Jack Westin (just CARS practice)
CARS practice is quite rare and Jack has created a website that offers an MCAT question of the day and thus hundreds and hundreds of CARS passages that are formatted like the real thing. You will need to make an account, but the question of the day (or, really, passage of the day) is entirely free. Start doing these right when you start studying. Do one first thing and you then get your 15 min daily practice of verbal. CARS is one of the hardest sections to bring up—mostly because it relies on whether you read as a kid and continued to reading—hence I find that the one passage per day is good practice to keep up because you get to see many different types of questions and, most importantly, topics.
Work with a Cambridge Coaching tutor
A tutor can make an enormous difference in the routine, habits and outcome of a student. A tutor can save you time, invaluable if you only a month or two to prep. A tutor can pinpoint your major flaws; identifying your weaknesses is just as important as knowing your strengths. A tutor can engage and hold you accountable. Think back to your pre-med classes, and the lecture format they were in: a professor talks and the students listen. You leave lecture thinking you understand but when it comes time to apply a concept or explain it to someone else, you can’t. Application is what this test thrives on, and a tutor, especially a good tutor, will ask you questions that require you to discuss and engage. While the latter may feel uncomfortable at first, it is the fastest way to learn how to think critically. A more personal reason I believe in our MCAT tutors is that studying for this test is hard and long. Many students feel alone because they have no one to talk to about their anxieties (certainly, you are not going to talk to your premed friends, and probably not your parents). A tutor can offer support and a steady hand. S/he is there to remind you of your goals, but also to listen to you and cheer you on.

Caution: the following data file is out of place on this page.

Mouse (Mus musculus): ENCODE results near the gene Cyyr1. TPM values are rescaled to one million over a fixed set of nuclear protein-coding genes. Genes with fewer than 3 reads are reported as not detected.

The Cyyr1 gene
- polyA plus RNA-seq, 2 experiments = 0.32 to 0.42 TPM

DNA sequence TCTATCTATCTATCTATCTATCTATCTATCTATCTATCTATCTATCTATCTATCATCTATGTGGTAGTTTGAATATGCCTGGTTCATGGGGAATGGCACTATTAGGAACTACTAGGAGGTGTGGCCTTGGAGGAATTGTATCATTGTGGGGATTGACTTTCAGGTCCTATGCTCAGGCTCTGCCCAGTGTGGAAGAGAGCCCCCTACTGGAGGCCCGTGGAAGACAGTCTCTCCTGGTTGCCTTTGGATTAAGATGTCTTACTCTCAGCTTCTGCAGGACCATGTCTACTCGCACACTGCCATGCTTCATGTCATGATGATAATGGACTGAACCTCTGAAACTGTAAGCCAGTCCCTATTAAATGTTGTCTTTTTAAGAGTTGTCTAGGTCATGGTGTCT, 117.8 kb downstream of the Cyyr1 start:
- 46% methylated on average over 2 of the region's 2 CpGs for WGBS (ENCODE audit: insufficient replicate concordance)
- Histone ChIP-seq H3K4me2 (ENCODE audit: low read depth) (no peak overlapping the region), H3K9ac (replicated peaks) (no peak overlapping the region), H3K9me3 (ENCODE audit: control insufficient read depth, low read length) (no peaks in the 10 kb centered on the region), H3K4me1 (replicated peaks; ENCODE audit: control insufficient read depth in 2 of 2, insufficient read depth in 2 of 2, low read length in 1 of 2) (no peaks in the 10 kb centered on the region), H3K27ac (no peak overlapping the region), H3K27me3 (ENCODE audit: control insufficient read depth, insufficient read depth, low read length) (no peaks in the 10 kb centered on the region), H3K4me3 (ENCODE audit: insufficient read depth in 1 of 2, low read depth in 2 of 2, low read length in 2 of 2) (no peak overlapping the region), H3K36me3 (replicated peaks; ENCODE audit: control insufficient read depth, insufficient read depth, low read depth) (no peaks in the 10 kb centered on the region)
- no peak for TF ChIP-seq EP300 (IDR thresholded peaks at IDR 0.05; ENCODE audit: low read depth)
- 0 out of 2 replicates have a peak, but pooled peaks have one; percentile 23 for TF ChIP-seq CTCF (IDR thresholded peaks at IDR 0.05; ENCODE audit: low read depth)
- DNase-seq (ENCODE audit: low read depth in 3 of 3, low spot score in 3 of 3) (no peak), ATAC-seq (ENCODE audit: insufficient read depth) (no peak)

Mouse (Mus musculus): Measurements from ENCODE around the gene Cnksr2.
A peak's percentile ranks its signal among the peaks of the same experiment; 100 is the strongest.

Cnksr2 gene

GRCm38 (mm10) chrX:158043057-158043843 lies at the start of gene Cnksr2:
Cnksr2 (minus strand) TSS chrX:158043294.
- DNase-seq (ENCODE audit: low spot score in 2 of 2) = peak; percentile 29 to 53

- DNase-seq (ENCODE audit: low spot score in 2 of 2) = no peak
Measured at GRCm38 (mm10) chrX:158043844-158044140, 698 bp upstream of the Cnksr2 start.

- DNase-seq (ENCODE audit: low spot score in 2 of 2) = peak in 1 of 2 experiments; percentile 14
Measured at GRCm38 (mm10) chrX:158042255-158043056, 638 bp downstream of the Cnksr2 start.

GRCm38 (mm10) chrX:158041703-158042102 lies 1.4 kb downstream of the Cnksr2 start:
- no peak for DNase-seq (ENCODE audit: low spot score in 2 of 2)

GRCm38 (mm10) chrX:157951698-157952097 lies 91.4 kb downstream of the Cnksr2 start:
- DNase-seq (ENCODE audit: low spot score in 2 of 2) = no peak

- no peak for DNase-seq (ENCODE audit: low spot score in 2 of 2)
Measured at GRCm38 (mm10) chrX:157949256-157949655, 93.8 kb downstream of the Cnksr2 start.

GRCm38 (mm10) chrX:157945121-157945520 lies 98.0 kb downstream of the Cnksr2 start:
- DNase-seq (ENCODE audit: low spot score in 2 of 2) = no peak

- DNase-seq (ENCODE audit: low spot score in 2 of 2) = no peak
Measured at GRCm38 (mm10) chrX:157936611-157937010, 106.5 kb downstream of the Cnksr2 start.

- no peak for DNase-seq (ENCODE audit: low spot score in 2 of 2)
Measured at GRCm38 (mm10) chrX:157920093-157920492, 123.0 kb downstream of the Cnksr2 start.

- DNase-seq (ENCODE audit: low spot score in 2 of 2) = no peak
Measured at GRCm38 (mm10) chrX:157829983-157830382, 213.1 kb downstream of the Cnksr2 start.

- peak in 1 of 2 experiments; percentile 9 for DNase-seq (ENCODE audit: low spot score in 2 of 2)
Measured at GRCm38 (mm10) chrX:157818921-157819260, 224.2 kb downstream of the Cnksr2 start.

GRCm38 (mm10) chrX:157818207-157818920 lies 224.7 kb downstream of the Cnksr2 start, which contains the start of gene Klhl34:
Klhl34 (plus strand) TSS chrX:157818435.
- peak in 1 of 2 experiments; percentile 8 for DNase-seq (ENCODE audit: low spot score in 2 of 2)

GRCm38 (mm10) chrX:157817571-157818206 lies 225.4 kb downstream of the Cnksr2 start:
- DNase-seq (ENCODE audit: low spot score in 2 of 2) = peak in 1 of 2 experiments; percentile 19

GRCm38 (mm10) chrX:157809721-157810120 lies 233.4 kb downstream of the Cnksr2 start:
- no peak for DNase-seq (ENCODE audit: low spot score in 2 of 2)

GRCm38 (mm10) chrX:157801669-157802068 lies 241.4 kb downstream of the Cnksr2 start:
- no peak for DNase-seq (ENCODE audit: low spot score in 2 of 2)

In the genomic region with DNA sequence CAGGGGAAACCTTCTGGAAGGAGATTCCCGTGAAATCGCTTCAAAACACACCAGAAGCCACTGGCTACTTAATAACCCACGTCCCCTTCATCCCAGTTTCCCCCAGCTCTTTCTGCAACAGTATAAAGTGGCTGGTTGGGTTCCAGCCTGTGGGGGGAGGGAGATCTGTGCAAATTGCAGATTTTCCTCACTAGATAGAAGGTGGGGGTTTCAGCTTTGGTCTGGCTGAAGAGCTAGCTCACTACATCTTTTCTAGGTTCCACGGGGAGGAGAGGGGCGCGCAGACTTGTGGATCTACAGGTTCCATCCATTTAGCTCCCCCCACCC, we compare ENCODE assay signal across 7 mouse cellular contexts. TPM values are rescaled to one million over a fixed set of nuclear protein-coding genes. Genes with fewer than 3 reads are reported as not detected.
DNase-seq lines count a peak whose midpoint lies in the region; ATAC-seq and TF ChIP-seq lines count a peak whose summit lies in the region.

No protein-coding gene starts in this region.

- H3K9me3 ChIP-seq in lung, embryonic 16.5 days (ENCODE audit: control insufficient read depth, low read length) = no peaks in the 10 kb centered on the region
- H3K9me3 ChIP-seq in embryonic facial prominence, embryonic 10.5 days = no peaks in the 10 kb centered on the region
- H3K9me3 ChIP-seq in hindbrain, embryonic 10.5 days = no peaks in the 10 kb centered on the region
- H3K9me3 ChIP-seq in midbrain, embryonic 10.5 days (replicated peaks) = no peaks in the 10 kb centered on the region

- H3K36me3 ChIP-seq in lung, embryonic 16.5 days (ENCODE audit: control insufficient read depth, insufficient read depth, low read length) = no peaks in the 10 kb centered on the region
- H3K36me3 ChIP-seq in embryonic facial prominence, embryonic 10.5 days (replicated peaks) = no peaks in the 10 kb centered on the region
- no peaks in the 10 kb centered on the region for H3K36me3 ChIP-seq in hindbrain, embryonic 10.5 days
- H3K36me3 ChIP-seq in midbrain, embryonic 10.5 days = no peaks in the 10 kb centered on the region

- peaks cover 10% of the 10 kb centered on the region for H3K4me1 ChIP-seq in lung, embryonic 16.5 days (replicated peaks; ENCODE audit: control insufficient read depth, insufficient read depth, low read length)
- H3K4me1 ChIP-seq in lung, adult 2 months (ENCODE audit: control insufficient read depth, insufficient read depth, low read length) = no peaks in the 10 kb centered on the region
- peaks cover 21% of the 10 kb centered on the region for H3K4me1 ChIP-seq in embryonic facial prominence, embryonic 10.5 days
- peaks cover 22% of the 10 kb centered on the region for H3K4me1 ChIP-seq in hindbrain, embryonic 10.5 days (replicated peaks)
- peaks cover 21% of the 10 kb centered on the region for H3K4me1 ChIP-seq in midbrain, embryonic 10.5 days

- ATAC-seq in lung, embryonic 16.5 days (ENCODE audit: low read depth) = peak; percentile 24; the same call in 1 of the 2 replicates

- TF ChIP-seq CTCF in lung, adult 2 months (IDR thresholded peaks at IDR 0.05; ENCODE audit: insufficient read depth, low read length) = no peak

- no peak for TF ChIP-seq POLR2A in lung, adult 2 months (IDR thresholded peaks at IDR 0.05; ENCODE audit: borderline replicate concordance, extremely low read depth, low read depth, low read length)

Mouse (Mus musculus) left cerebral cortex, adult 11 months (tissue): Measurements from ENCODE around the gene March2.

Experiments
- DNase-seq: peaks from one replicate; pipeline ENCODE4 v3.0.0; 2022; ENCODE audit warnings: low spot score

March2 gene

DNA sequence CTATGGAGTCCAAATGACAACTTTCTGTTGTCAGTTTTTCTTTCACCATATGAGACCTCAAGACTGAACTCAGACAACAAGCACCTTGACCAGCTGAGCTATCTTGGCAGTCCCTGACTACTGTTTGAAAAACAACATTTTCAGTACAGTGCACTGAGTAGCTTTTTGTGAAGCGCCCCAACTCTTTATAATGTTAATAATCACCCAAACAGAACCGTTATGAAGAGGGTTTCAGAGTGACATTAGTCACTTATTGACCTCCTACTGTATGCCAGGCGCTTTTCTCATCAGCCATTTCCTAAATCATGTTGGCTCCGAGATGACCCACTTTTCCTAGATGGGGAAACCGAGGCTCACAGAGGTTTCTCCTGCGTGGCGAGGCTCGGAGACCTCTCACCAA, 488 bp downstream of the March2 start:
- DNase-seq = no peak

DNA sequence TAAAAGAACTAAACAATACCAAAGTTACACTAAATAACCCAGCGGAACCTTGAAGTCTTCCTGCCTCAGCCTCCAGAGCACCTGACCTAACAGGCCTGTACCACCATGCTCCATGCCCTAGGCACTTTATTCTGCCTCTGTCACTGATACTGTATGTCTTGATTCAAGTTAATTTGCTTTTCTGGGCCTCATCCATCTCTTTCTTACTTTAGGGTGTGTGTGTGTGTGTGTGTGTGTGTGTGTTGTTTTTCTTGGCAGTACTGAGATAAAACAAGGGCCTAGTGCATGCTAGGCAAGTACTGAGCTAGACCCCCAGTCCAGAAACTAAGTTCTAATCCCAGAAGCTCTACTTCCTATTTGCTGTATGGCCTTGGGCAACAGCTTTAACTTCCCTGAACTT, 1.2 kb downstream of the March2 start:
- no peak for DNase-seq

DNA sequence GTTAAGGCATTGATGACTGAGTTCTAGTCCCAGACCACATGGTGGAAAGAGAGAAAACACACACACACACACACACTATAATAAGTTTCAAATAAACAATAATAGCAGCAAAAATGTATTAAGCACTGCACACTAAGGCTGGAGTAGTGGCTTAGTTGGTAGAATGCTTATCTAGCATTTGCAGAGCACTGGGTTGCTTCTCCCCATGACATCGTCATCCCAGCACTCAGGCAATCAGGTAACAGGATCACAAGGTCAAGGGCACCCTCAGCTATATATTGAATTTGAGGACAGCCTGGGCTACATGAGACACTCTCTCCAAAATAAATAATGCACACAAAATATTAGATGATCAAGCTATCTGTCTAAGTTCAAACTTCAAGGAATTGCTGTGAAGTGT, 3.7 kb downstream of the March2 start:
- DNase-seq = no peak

Want to know more about Weike's extensive experience as a tutor? Interested in working with her?
More articles on the MCAT written by Weike: